• Aug 3, 2017 at 7:11 pm

      The point was bank capital. The FDIC is worried that Congress will lower bank capital requirements. This will make banks riskier. So this is in the bull’s-eye of what the FDIC (bank regulator) does.

      Share buybacks lower the capital a bank has. Current capital requirements prevent banks from doing more share buybacks. For banks to do more share buybacks, they need Congress to lower capital requirements. Banks use the excuse that they could lend more if Congress lowered capital requirements. Hoenig calls this BS. He says, banks could lend more under existing capital requirements if they stopped buying back their own shares.

      • mean chicken
        Aug 4, 2017 at 10:29 am

        Alright, thanks for condensing the verbage. My point is Hoenig is a banking system employee essentially and thus does their bidding, so don’t believe what you hear coming from any of them.

        We should be the larger picture of privatization of gains and socialization of losses via FDIC, investment risk should be kept separate from deposit capital requirements and there should be no limit for buying back shares with shareholder money (customer deposits should not be used for this).

        So many people appear to be missing the forest for the trees and the conversation coming from DC (Hoenig, etc.) is (I believe) attempting to confuse the issues. The typical modus-operendi uses baffling by BS and beating around the bush to slip by their version of legislation. Hence the future crash a decade later reveals nothing was resolved.

        The purpose of FDIC is to ensure customer deposits are protected, not trading losses.

        Can you see what I’m saying, am I making any sense yet? Get the word out.

        • Aug 4, 2017 at 10:55 am

          I see what you’re saying. But I think you misunderstand the FDIC. The FDIC is the nuts-and-bolts regulator of federally chartered banks. It has teeth. It can and does shut banks down. And unlike the Fed (there are three federal bank regulators: the FDIC, the Fed, and the OCC), the FDIC has actually been cracking down on banks. Their auditors basically live inside these banks. The problem is that many times, on big issues, the FDIC is trumped by the Fed.

          Hoenig is a good example. He very vocally opposed moving derivatives into the deposit-taking units of bank holding companies. The Fed blew him off and allowed it. And that’s what happened.

          I think we’d be far better off with just one bank regulator (the FDIC) so banks can’t go regulation-shopping. The Fed, mostly owned by the banks, is an effort for the industry to regulate and at the same time promote itself, which is always a sham.

          Hoenig’s comment had nothing to do with “trading losses.” I’m not sure how you come to this conclusion. I don’t see any connection. But that’s OK.

        • Ambrose Bierce
          Aug 4, 2017 at 11:00 am

          is that why Goldman Sachs has FDIC?

        • mean chicken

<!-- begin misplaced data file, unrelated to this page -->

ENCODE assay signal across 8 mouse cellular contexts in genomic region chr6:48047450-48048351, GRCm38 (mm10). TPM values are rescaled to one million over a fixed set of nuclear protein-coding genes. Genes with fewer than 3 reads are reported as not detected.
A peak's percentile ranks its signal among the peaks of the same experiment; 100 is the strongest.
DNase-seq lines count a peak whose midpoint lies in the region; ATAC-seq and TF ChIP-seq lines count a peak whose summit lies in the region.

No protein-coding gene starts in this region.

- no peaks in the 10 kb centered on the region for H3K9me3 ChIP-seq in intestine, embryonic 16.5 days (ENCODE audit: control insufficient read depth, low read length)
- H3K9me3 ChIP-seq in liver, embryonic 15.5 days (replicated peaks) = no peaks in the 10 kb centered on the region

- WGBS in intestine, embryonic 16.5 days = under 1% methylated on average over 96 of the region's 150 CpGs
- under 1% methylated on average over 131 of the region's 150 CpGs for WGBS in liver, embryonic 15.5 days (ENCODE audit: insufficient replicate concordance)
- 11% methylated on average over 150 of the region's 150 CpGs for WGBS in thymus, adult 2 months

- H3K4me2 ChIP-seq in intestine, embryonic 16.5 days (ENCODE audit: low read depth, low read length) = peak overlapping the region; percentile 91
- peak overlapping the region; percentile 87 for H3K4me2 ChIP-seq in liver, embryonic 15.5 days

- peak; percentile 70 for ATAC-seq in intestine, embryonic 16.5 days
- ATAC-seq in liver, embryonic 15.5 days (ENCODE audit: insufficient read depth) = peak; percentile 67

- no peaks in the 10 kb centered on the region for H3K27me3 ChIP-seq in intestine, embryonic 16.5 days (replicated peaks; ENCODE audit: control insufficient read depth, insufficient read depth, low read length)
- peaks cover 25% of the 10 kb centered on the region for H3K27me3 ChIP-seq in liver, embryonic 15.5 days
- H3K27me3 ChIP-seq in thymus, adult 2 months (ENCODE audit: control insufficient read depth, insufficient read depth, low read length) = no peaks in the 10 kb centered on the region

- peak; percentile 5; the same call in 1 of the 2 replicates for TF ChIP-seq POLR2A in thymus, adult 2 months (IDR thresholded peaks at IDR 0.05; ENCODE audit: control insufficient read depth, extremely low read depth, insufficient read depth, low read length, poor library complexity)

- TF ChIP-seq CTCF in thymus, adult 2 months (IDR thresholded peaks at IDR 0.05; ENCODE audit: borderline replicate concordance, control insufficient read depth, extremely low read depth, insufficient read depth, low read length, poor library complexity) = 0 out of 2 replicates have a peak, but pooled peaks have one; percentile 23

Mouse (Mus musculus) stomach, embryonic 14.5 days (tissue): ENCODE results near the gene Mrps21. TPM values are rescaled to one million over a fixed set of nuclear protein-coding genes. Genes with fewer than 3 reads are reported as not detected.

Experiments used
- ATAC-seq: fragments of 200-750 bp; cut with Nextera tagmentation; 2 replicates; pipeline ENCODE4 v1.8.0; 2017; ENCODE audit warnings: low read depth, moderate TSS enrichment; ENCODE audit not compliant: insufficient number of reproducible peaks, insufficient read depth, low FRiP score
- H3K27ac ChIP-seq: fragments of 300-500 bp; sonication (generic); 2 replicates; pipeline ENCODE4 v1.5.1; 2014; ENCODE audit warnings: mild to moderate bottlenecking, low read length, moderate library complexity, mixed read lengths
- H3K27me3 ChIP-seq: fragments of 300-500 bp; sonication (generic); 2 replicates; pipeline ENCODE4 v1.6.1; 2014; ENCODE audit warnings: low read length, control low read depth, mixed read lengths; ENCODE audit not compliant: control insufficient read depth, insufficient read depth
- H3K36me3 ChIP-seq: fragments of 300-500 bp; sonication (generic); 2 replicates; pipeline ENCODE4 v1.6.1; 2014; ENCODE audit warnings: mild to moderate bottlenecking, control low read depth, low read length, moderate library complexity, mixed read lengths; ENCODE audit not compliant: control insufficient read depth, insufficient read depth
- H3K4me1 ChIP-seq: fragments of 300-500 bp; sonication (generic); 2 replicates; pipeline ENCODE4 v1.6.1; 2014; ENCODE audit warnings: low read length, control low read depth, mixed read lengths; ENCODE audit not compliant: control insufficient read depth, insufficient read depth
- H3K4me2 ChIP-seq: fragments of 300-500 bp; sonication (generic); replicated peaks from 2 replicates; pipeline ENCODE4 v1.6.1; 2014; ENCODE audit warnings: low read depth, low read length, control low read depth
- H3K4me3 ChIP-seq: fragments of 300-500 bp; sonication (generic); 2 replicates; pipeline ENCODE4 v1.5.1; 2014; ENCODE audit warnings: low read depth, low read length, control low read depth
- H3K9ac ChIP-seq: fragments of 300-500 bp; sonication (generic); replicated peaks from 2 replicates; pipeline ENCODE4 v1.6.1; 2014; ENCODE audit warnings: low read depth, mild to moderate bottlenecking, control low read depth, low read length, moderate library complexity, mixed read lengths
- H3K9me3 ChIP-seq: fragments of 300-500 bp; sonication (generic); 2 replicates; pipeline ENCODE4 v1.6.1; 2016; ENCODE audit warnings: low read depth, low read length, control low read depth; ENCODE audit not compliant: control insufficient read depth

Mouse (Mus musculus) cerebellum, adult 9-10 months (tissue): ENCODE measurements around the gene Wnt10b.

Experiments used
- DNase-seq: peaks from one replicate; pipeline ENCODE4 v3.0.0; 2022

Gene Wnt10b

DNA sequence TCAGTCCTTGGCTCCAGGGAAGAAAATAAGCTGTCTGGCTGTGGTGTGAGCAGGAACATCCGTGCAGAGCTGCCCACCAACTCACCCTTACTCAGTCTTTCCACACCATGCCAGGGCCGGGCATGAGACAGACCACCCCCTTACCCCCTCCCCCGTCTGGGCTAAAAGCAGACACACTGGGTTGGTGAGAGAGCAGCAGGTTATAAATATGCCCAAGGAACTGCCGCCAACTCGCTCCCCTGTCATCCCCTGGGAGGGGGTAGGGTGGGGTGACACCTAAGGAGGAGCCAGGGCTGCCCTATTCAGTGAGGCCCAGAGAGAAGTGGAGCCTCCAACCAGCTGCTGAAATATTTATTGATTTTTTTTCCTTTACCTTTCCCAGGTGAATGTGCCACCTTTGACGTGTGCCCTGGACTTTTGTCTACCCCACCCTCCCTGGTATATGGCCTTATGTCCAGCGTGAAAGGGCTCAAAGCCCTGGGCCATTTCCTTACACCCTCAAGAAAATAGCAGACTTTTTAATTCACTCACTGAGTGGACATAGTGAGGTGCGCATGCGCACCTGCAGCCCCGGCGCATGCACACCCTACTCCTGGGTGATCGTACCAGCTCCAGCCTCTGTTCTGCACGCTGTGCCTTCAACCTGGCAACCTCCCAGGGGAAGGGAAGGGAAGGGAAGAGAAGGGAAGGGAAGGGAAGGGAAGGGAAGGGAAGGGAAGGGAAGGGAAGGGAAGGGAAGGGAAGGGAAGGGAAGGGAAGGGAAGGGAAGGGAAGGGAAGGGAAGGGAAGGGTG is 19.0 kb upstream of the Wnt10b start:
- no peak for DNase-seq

Aug 4, 2017 at 3:47 pm

          “Hoenig’s comment had nothing to do with “trading losses.” I’m not sure how you come to this conclusion.”

          So IOW, Hoenig is gonna dictate what banks are able to do with their profits, they must lend instead of gamble on their own stock? Will FDIC reimburse banks for lending losses?

          Something’s very fishy concerning these FDIC/Investment bank negotiations. If Hoenig is standing in the way as you seem to believe (which I doubt is the case) his bow will be waxed by the FED, summarily.

        • Aug 4, 2017 at 4:46 pm

          OK, now I see how you get there. You really need to understand the importance of “regulatory capital” for banks. If you don’t understand this, you will never understand the relationship between banks and regulators – or why the Italian and Spanish banks we have written about so much have collapsed.

          Capital is at the core of bank regulation. This is the cushion that absorbs losses when assets go bad (mortgages go bad, etc.). It’s the equity capital of a bank. This is NOT cash. In the simplest form: equity = assets minus liabilities.

          If banks have enough capital, they don’t collapse, and they don’t need to be bailed out, and deposit insurance doesn’t have to be used to protect depositors. Bank capital is the single most important feature in a bank’s stability.

          This is why regulators such as the FDIC focus on capital (these days, the definitions have gotten complex as to what comprises this regulatory capital).

          And yes, regulators tell banks all the time to maintain those capital levels. Banks can do this by retaining earnings or by raising new capital (issuing shares) which they HAD to do after the Financial Crisis.

          Banks on the other hand want to have as little capital as possible. There is a measure, called return on capital. If you have less capital, given the same amount of income, your return on capital is going to be higher.

          Banks also want to buy back their shares, which lowers capital and makes banks riskier.

          After the Financial Crisis, the Fed prevented the banks from paying dividends and buying back their shares until they had accumulated more capital. At that time, the Fed and the FDIC agreed: banks were NOT ALLOWED to pay dividends or buy back their shares.

          This changed in 2015(?) – I can’t remember now exactly when. After the Fed’s stress tests, the Fed allowed the banks to pay dividends and buy back their shares. This was phased in, with some banks being allowed more and others less and some banks none at the time (Citi I believe).